Out of this rigorous process, several recommendations can be made. From there, an action plan is designed with the working group, where a clearly defined set of actions is laid out for the school to take in the coming year. This action plan is sent to Bruxelles Mobilité, who considers every point of the action plan on its merits. Once the action plans have been validated, Bruxelles Mobilité facilitates the organization of the actions wherever possible, by covering expenses for a variety of different activities, mobility workshops, material acquisition, and infrastructure improvements.
GoodPlanet also helps build bridges between the school and the commune it exists within. If the school wants nearby road or pavement infrastructure to be modified or improved, they can begin a dialogue with the commune.
After working 18 months hand-in-hand with the working group, the school is then responsible for taking the project forward independently, while still benefiting from financial and material assistance from Bruxelles Mobilité.
The value of such a project is clear: School administrators and teachers rarely have the time, resources, energy, or the experience to go about restructuring their school’s mobility plan on their own. By offering in-person coaching over 18 months, as well as a framework that allows them to benefit from substantial support from Bruxelles Mobilité, it facilitates the engagement of a public that is clearly keen and interested. Yet without these working groups, they would otherwise have little other external incentives to change this aspect of their school.
Since the project’s launch in 2006, 490 out of the region’s 725 schools, or 67%, have started a school mobility plan, and currently 250 of those schools are continuing the process by themselves. Schools are clearly invested in changing their mobility over time, but the demand for this project shows that they also largely want to be eased into it and coached on the issue before they feel comfortable doing it on their own.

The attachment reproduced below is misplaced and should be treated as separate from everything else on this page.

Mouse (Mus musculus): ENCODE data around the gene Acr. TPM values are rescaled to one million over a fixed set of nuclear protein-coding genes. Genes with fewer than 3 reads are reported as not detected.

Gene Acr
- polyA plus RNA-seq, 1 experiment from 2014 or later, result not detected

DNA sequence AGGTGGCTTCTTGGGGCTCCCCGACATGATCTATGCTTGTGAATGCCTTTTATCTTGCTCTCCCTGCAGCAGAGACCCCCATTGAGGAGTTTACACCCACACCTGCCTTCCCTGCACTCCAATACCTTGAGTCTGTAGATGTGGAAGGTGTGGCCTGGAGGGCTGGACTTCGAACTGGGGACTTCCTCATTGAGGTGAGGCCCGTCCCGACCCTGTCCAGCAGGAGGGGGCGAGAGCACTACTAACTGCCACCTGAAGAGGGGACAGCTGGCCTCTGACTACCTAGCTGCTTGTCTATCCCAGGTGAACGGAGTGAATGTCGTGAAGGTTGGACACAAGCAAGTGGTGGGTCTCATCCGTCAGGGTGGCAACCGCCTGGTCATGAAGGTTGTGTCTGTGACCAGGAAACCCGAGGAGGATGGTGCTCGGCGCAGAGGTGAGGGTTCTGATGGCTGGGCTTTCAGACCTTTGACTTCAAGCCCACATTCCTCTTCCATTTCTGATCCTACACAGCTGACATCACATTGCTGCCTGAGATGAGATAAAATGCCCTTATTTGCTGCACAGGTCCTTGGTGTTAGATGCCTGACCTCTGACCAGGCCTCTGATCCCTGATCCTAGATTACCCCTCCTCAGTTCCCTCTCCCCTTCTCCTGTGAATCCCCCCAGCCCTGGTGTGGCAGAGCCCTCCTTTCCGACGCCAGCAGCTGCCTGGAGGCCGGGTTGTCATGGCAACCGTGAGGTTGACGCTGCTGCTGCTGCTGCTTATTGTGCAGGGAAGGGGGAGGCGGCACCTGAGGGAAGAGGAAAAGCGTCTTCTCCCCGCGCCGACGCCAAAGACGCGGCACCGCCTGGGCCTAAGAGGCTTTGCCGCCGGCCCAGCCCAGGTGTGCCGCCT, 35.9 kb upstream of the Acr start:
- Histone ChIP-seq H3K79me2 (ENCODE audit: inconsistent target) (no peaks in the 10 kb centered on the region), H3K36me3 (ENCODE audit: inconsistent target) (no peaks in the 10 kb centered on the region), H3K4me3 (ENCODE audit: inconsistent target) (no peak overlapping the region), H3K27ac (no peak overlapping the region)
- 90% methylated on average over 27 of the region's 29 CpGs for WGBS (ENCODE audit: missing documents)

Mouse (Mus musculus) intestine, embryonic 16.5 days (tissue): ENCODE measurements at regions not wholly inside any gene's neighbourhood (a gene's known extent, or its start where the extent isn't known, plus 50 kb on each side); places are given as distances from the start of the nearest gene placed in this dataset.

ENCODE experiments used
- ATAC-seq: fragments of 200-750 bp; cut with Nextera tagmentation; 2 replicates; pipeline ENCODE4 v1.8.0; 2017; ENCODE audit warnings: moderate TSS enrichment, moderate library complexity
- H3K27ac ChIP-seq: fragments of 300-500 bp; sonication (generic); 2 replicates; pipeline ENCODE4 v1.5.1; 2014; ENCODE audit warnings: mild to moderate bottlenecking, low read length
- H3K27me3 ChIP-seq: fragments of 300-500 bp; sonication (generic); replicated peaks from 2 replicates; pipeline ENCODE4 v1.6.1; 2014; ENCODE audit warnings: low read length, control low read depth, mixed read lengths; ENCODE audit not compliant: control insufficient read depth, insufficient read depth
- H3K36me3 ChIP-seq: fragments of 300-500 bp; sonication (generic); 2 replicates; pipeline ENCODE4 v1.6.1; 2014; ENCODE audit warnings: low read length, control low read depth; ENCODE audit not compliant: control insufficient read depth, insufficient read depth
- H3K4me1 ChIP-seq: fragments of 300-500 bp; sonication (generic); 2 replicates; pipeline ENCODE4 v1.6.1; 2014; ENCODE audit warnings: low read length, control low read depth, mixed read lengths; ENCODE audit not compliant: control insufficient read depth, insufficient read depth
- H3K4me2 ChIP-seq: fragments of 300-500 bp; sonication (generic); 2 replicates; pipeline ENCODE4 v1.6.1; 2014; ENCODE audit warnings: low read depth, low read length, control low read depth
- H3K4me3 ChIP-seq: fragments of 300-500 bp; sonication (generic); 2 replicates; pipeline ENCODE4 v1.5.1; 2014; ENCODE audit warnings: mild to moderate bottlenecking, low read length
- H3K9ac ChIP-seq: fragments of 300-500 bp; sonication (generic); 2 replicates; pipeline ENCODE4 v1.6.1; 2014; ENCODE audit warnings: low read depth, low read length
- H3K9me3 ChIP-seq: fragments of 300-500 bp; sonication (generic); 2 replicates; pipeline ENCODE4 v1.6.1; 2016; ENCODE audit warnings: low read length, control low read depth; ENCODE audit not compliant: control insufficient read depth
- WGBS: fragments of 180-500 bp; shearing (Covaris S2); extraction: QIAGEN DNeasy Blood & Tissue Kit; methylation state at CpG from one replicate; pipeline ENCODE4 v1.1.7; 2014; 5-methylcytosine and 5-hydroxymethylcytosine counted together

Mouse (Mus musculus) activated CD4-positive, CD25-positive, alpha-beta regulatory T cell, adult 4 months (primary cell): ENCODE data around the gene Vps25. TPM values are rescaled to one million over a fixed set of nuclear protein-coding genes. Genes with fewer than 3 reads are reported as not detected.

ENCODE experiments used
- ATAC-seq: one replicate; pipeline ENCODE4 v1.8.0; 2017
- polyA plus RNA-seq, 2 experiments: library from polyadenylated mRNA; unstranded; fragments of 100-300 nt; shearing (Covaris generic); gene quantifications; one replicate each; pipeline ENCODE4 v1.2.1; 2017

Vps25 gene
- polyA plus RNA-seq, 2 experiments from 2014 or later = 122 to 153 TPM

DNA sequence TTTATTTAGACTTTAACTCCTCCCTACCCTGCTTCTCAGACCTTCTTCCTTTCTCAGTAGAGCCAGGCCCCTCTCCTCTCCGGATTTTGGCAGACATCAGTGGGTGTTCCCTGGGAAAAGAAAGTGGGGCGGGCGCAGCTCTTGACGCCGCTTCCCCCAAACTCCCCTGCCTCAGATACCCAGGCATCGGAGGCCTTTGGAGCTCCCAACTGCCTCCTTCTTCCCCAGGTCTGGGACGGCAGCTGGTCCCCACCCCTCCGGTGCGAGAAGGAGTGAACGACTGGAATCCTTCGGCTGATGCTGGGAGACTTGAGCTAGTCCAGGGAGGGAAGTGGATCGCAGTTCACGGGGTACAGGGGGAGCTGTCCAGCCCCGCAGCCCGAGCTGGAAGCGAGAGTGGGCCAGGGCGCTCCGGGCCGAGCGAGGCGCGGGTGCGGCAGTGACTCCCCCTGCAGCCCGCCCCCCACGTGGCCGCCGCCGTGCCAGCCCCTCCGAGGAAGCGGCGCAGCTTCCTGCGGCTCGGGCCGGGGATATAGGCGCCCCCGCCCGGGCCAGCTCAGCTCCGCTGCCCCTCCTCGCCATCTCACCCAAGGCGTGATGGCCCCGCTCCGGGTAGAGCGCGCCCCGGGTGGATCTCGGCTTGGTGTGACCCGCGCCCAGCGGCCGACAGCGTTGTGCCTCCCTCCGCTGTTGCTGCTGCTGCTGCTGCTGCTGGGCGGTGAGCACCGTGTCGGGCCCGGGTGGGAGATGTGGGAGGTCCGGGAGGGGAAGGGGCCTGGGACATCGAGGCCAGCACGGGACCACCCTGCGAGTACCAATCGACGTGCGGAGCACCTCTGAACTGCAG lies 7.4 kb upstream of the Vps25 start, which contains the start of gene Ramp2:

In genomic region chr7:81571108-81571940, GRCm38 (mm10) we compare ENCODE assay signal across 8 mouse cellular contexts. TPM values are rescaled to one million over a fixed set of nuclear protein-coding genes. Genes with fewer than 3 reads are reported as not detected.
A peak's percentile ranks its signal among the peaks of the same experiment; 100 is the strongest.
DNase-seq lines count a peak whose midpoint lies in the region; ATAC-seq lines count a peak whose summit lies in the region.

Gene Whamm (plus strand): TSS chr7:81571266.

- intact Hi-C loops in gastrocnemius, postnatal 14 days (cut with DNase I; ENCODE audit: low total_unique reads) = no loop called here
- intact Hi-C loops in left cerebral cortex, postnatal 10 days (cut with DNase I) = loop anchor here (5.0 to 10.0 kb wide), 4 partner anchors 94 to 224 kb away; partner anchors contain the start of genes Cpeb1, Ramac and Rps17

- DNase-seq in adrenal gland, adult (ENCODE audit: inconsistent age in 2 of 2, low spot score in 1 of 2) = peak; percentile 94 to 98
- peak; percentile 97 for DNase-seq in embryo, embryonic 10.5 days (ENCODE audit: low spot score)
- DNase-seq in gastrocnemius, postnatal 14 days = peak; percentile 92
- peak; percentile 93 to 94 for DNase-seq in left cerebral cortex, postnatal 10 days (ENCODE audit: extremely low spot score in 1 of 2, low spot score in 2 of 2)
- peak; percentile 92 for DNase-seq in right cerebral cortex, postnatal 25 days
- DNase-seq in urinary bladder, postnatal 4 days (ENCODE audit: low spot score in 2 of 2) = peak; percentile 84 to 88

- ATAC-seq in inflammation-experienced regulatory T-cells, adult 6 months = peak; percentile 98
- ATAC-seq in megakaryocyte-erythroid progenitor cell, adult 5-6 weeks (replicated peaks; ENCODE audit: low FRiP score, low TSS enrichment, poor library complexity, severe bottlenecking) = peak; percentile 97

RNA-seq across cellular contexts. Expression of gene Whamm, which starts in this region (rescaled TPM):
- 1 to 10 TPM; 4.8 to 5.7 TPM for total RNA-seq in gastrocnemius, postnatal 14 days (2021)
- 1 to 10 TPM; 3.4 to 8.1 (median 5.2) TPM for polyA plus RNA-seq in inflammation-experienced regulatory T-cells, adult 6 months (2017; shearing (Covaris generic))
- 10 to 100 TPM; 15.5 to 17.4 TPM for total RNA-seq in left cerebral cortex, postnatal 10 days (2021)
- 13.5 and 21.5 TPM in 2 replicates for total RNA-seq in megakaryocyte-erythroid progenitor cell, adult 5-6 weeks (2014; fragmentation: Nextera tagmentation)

Fewer cars in the city
In 2022, in an effort to encourage a change in mobility habits, Bruxelles Environment created a new project that provides a financial incentive for people who wish to move away from car dependency. An individual can benefit from 500€ to 900€ depending on their income, for handing in their car. The bonus must then be spent on mobility-related purchases: You can buy a membership to a bike-share scheme, a membership to a car-share scheme, a public transport membership, a multimodal card, or can even use that bonus to buy your own bike. Similar, larger, incentives exist for companies and other such entities too.
To help people find the most fitting solution, Bruxelles Environment also offers free coaching for interested individuals. Anyone can book a video call with a Mobility Coach to discuss their own situation, the nature of their commute, and their mobility habits. The mobility coach can suggest tailored solutions according to each specific situation.
Free Mobility visits can also be organized for groups. People can experience active and shared mobility during a 2 hour walk with a Mobility Coach. Such an experience can be a great way to inspire a change of habit for a company, or even a whole family.
The old axiom ‘build it and they will come,’ while true in some cases, does not apply to vast sections of modern urban society. Simply offering more electric buses and bike lanes won’t create an instant shift of mindset in citizens. The School Mobility Plan in Brussels shows that real citizen engagement in active forms of mobility can be fostered through meaningful dialogue with certain sections of the public. Many people want to move more sustainably, we just need to provide them with the tools and the set of skills that will allow them to do so.
When you incentivize change, and then put in the effort to help people transition to other kinds of mobility, that leads to undeniable positive externalities.
There is nothing appreciatively unique about these projects; these are inherently transferable to other cities. Somewhat strikingly, however, significant mobility projects aimed at schools are not commonplace across European cities, although incentive tools such as those being used by Bruxelles Environment are starting to appear across the European map, albeit slowly.
Defining mobility in Brussels in a single stroke is impossible. Brussels is simultaneously progressing at a rate of knots yet falls short in some respects. Political complexities almost guarantee a lack of uniformity across the area, yet there is a growing engagement with active travel in all corners of the region.
There is one respect where Brussels has got it right: Those in power have understood that you cannot simply rely on investing in infrastructure to improve mobility; you have to actively engage with and educate your citizens as well.